BAE Systems Surface Ships Develops On-Board Trainer Plant Simulation for Royal Navy

"The simulation engineers produced a high-level, tested description of the C code—the Simulink model—which the software engineers used to generate the code for the application. Without MathWorks tools I don’t think we could have completed the trainer with as few resources as we did."


Develop an on-board training system for the Royal Navy’s Type 45 destroyer


Use MathWorks tools to model and simulate the ship’s physical systems and generate production C code for the training system


  • Efficient production code generated
  • Development effort cut in half
  • Early feedback on system specification provided to Type 45 project

Crew members responsible for operating modern warships must train extensively to master the control of the vessels’ systems. Instructors aboard the Type 45 Anti-Air Warfare destroyer, the Royal Navy’s most advanced and largest warship of its type, will use an On-Board Trainer (OBT) to train crew to control, reconfigure, and recover the ship’s main systems in a variety of machinery fault and action damage scenarios.

The trainer simulates, in real time, the Type 45’s sophisticated electric propulsion, generation, and auxiliary machinery, which can be simultaneously controlled by up to 16 crew members via the Platform Management System (PMS). The OBT enables crew members to take their workstations offline to run training simulations; it is the Royal Navy’s first on-ship trainer of this type.

BAE Systems Surface Ships developed the OBT plant simulation using MathWorks tools and Model-Based Design. “By modeling and simulating the ship’s systems in Simulink, we provided a safe learning environment for the crew and gave valuable feedback to the main Type 45 project team at an early stage,” says Peter Worthington, principal engineer at BAE Systems Surface Ships.


BAE Systems Surface Ships engineers had to develop the OBT plant simulation before the systems it emulated were fully designed, and concurrently with the design of the PMS. To handle inevitable changes to system requirements, the engineers needed to be able to trace requirement changes, make design modifications, and communicate those changes with each other and with the customer.

To make the OBT realistic, the team needed to activate approximately 4000 inputs and outputs to PMS with many more internal signals to interconnect the 16 systems it emulated. It also needed to model physical faults as events with secondary effects. “A leak in a pipe would be simulated with a corresponding drop in pressure,” explains Worthington. “That leak would gradually flood a compartment, setting off a bilge alarm. We needed a comprehensive model to simulate this kind of cascade of events.”

In addition, BAE Systems Surface Ships needed to deliver efficient code; customer specifications required the simulation to average less than 20% CPU utilization on a 2 GHz processor.


BAE Systems Surface Ships engineers created Simulink® models of the Type 45’s main physical systems, including shafts, propellers, gas turbines, and diesel generators, as well as electric distribution, steering, bilge, high-pressure seawater, and fire-fighting systems.

Working from the specifications of the physical systems and PMS, the team identified each system’s inputs and outputs and developed plant models using Simulink. They developed test harnesses for each system in Simulink, then ran simulations to test each model independently.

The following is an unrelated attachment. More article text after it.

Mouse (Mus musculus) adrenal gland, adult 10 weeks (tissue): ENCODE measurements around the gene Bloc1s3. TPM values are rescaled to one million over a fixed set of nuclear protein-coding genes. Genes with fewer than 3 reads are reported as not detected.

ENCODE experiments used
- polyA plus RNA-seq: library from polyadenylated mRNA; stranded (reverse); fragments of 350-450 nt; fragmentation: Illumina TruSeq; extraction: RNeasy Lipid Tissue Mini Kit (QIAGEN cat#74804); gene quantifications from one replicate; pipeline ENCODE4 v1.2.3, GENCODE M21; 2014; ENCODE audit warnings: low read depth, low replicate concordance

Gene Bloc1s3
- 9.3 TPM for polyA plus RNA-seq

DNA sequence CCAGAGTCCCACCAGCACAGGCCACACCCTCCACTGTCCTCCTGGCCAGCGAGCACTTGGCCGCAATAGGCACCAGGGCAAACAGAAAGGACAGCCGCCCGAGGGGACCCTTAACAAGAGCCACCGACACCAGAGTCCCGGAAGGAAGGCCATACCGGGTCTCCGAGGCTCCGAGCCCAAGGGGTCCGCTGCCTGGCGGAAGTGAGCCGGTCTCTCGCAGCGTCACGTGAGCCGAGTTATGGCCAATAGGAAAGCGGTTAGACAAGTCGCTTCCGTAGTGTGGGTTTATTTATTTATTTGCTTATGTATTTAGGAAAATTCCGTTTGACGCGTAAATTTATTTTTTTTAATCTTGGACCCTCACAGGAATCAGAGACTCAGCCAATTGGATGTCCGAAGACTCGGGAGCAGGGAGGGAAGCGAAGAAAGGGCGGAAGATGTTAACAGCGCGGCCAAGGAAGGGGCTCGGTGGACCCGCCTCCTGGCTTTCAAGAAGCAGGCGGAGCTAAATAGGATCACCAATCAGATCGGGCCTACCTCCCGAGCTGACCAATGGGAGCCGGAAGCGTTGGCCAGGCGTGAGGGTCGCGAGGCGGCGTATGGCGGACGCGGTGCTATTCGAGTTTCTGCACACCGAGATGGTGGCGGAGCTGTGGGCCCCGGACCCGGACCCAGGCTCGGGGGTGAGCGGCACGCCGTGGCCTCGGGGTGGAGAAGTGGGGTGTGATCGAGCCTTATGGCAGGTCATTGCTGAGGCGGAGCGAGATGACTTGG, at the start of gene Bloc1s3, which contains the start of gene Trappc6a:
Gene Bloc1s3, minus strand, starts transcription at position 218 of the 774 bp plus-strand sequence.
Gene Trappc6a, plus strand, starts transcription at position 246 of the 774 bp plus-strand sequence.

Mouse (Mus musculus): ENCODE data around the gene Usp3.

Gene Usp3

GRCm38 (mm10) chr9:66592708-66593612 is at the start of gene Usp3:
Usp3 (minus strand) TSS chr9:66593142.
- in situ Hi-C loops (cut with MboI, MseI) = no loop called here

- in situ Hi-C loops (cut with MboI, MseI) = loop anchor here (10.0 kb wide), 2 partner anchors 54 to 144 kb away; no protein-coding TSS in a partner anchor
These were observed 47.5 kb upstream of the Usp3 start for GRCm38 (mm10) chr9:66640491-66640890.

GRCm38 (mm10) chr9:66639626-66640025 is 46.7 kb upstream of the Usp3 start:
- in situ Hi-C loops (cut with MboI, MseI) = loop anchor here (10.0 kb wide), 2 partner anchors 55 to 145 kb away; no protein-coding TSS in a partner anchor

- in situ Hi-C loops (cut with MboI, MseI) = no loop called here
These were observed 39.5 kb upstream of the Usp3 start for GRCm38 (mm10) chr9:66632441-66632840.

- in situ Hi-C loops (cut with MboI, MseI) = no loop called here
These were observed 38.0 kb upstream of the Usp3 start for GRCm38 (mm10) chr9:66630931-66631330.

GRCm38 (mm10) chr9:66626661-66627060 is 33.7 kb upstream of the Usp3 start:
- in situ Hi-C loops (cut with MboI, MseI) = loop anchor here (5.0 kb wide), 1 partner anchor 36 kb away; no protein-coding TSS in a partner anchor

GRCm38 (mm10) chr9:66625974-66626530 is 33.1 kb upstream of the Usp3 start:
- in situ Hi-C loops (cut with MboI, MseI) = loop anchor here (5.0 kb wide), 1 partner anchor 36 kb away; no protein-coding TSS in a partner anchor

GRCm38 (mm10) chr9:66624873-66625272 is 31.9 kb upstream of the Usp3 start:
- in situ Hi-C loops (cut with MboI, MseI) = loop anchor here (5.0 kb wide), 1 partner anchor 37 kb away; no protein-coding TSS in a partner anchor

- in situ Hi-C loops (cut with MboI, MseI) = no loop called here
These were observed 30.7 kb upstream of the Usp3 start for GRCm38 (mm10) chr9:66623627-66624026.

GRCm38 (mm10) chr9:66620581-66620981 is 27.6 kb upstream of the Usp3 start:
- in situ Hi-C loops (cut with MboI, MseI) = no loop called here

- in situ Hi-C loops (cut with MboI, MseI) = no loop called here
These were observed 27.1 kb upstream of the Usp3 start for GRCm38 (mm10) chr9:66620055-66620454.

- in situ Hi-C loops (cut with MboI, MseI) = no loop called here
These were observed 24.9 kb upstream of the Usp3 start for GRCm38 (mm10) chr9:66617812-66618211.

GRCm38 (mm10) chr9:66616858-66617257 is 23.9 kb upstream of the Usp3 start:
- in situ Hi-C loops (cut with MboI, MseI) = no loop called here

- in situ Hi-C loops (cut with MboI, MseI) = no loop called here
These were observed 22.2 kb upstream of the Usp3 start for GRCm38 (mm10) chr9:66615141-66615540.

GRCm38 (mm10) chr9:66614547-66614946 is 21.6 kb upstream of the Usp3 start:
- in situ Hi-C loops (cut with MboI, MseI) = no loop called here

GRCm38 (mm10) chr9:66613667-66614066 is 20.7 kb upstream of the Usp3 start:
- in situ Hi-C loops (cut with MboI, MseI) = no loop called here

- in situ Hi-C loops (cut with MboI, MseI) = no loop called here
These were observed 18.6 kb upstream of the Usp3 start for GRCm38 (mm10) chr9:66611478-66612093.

After debugging and verifying the system models, the team combined them into an integrated Simulink model of the Type 45. They combined the individual harnesses to enable testing of the overall plant simulation. The team then simulated numerous scenarios to verify the integration, operation, and initialization states of the overall plant simulation.

During design reviews with the customer, BAE Systems Surface Ships engineers demonstrated the trainer by running various scenarios in Simulink. Any issues raised were easily addressed by changes to the Simulink model. With Simulink Report Generator™, the team automatically created the required software design document from the Simulink model.

Finally, the team used Embedded Coder® to generate C code for the entire OBT plant simulation. Once compiled, the code was embedded back into the Simulink harnesses for the final Factory Acceptance Test with the customer.

The first phase of the OBT project, which simulates about 80 faults, has been delivered and accepted. Phase two, a shore-based damage control command team trainer that simulates 550 faults, is currently being accepted. Work on the third phase, a Type 45 marine engineering trainer with additional local control panels, is underway.


  • Efficient production code generated. “The final deliverable comprised 90,000 lines of code generated using Embedded Coder,” says Worthington. “The code consumed just 2% of CPU time—an order of magnitude less than the customer’s performance requirement of 20%.”

  • Development effort cut in half. “Using MathWorks tools for Model-Based Design, just three engineers developed the OBT plant simulation at about half the cost of the nearest competitive bid,” says Worthington. “Using conventional techniques, the project would have required 2 to 4 times more development effort.”

  • Early feedback on system specification provided to Type 45 project. “In the first stages of development, our simulation results raised issues around how the PMS interacted with certain systems,” says Worthington. “The MATLAB® and Simulink models helped us communicate what was happening to the Type 45 project team. That knowledge enabled them to review the PMS, identify and address specification issues early, and avoid costly rework later on.”